Here I am dressed up for the holiday of Purim. Tere is a seal on the photo stating "Photo T. Stavrev". It was taken in the town of Ruse around 1933/34.
My parents were relatively religious. We marked the holidays. On Chanukkah I would kindle the chanukkiyahs and read a prayer in Ivrit - I was good at Ivrit and when I first went to Israel, the people were surprised I could speak it. When I became 13 I was asked to say my prayer in the synagogue, because I was good at it. So I was reading: 'A present for the school canteen, a present for somebody else…', while the rabbi was whispering in my ear: 'Ten eggs for the rabbi' and I said it aloud: 'Ten eggs for the rabbi'. After which, at noon, Dad asked me: 'What have you said: What ten eggs for the rabbi? He came immediately to take them!?' On the high holidays, all the family used to go to synagogue.
Bar mitzvah was a great holiday. My elder brother had his bar mitzvah in the club for the middle-class people - he had many guests and received many presents. At that day, I was introduced to a maritime captain who had saved my brother's life in a trip to the isle, when my brother had dropped in the water and could have drowned. On bar mitzvah the boy who was celebrating had to read something as a promise.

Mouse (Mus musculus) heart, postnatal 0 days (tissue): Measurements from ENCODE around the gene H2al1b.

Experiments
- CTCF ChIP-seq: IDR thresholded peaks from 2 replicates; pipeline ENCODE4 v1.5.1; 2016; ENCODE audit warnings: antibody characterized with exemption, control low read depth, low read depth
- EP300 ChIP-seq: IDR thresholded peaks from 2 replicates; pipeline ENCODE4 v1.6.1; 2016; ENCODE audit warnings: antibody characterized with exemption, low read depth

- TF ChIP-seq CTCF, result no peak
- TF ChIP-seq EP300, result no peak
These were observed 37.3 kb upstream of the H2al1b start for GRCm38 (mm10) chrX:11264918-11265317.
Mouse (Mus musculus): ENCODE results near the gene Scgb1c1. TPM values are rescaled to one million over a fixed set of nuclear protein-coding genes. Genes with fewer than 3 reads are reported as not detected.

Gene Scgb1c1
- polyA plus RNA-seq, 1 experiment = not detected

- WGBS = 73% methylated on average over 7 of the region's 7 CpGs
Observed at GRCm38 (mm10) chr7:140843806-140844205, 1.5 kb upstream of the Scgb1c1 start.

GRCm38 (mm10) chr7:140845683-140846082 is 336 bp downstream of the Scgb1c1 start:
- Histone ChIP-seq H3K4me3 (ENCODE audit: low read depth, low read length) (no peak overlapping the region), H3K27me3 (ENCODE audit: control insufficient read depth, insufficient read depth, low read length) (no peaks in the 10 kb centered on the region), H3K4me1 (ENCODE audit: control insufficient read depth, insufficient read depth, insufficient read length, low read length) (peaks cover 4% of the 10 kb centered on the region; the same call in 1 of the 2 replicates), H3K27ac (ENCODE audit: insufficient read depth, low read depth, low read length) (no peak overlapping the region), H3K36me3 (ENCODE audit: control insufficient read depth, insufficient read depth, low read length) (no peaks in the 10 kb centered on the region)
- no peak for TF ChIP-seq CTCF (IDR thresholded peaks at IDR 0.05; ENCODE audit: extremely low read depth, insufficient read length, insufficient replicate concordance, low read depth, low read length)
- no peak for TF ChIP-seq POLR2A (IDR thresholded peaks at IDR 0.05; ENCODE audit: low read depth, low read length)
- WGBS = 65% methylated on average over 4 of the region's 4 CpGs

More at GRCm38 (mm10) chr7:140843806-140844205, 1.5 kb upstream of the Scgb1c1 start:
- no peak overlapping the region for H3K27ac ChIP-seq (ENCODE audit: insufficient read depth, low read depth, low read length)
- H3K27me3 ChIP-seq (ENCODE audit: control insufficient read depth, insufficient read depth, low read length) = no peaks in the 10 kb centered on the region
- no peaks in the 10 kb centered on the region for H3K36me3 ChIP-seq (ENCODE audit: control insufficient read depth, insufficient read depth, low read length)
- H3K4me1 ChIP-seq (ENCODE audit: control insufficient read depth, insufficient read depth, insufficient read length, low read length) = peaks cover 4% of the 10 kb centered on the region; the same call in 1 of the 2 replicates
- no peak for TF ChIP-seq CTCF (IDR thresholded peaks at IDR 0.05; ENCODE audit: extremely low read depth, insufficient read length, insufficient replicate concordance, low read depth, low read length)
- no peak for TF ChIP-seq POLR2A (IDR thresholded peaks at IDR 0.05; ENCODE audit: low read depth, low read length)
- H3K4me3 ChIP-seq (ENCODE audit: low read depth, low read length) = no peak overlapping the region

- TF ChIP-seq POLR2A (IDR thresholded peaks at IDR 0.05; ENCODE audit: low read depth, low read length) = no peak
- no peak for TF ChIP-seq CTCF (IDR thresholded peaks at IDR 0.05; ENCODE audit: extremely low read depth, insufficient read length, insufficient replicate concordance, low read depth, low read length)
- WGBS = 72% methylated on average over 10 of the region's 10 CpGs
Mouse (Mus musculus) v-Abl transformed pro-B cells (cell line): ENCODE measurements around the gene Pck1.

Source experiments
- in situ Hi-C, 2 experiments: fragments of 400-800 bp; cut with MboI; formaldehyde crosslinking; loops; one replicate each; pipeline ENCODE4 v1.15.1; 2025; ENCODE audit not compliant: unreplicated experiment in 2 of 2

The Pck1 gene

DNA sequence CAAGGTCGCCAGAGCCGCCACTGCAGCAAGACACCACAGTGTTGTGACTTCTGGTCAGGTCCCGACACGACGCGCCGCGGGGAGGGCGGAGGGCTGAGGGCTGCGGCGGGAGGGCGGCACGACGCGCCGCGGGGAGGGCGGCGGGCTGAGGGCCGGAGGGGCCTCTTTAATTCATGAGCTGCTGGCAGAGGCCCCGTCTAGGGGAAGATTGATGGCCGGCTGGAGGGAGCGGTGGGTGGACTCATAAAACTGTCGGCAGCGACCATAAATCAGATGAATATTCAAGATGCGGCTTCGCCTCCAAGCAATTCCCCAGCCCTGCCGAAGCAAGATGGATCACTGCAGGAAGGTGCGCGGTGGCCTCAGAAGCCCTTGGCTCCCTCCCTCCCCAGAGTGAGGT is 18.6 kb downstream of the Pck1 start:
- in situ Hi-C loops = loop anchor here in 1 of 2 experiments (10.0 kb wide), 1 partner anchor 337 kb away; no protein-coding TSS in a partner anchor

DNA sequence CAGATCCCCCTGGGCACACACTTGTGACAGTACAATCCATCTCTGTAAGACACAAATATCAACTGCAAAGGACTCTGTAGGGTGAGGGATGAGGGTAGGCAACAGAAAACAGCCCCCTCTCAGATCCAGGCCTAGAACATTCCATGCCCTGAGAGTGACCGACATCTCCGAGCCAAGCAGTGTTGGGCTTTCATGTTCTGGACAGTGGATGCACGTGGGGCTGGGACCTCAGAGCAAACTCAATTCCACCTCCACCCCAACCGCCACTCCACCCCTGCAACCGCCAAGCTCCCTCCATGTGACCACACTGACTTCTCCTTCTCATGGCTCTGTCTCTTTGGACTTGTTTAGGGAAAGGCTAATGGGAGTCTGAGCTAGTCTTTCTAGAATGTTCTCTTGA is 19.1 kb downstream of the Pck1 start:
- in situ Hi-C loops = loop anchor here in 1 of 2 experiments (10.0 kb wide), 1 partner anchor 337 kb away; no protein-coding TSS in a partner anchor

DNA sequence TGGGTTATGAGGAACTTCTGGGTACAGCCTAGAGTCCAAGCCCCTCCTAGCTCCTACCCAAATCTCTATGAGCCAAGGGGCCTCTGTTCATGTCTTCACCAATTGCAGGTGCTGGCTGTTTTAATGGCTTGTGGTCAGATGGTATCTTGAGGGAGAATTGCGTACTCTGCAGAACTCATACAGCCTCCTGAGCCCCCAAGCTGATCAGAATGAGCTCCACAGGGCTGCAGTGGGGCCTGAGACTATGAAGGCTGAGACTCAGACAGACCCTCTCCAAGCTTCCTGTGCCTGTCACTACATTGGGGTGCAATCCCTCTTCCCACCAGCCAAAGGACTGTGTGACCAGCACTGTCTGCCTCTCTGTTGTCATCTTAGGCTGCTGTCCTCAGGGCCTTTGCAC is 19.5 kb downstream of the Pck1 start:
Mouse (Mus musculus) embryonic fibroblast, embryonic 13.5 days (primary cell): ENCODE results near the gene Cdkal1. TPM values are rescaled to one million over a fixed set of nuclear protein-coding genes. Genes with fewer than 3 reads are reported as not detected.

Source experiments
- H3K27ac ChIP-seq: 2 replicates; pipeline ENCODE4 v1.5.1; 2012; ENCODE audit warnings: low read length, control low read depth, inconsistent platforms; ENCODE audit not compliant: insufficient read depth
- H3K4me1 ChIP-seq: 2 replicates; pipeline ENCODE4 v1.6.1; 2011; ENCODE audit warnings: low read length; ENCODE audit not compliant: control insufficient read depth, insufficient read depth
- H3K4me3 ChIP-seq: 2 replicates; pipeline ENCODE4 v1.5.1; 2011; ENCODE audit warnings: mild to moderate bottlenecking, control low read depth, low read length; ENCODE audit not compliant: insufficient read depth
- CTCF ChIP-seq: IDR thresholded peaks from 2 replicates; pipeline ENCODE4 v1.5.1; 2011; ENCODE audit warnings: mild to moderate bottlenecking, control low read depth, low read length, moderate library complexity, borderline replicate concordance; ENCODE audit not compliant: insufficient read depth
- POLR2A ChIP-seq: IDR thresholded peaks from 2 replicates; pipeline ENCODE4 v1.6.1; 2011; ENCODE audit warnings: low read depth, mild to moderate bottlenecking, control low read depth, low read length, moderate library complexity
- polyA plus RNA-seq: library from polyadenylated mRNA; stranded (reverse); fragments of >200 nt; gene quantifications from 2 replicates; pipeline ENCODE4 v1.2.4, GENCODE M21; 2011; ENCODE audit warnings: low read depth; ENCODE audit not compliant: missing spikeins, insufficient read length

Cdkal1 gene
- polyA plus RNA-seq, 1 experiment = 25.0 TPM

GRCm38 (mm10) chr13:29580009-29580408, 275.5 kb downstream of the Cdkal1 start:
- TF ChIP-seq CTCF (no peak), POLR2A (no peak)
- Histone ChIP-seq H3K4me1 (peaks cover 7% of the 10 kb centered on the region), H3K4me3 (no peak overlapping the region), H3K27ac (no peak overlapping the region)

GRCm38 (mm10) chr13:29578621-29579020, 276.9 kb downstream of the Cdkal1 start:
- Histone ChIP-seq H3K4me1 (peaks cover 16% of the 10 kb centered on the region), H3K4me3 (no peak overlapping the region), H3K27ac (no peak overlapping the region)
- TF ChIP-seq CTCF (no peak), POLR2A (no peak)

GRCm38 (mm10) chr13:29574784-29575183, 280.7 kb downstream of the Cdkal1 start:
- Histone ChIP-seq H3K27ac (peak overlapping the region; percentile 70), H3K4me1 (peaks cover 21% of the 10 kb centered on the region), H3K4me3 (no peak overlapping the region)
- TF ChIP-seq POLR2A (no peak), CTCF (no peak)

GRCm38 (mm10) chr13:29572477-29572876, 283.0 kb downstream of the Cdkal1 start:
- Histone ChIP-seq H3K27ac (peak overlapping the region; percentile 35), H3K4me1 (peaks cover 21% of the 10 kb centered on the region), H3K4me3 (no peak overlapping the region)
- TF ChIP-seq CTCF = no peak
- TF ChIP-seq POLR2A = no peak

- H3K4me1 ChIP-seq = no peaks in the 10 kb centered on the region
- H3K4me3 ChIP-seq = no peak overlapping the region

As a young boy, I didn't feel any anti-Semitism. There were several jokes of course - you go to the cinema and somebody would banter with you. Among the Jewish organizations, 'Hashomer Hatzair' was very active and every year they used to organize 'hashara' - they went camping, where they were marching and getting prepared for emigration to Israel, to cultivate the land there. They would usually go to Obraztsov Chiflik ['model farm'] near Ruse. Some of the poorest people and more educated intellectuals used to attend their gatherings. Most of us, however, were members of 'Maccabi'. On 6th May, St George's day, the day celebrated by the Bulgarian Army, every time we had representatives of the Jewish school, or 'Maccabi'. We marched in white shirts and blue trousers. Everybody marched this day - Ukrainians, scouts, Armenian organizations, even legionnaires in their brown uniforms. We were all together on St George's day. There was also a Spanish ambassador, Aftalion was his name, who appeared in a three-angle hat, white feathers and a rapier. The Italian one also attended the ceremony. The teacher in gymnastics at school used to start a patriotic song and he made us marching while singing. I was seven years old during the putsch of 1934 . Ruse was all blocked - that I remember very clearly.
I had some books at home, but not many. My elder brother Yakov (Jacques) had more books because he had got influenced by the leftist ideas during his study at the high school. I remember he had books by Maxim Gorky. I had looked through Yakov's 'Brown Book' for the persecution of Jews when I was still a teenager. He used to receive the newspaper of the Youth's Union. When he graduated from the high school, Dad sent him to Romania to study industrial chemistry, because my uncle (my father's brother Chelebi) lived in Constanta, Romania. I remember that my father used to read something before going to bed, but I can't remember what exactly. Our family received the 'Utro' daily and some other newspapers. I learnt to read and write from the newspapers - I loved reading them. When once I found newspapers from 1927, the year I was born, I read them to see what had happened this year.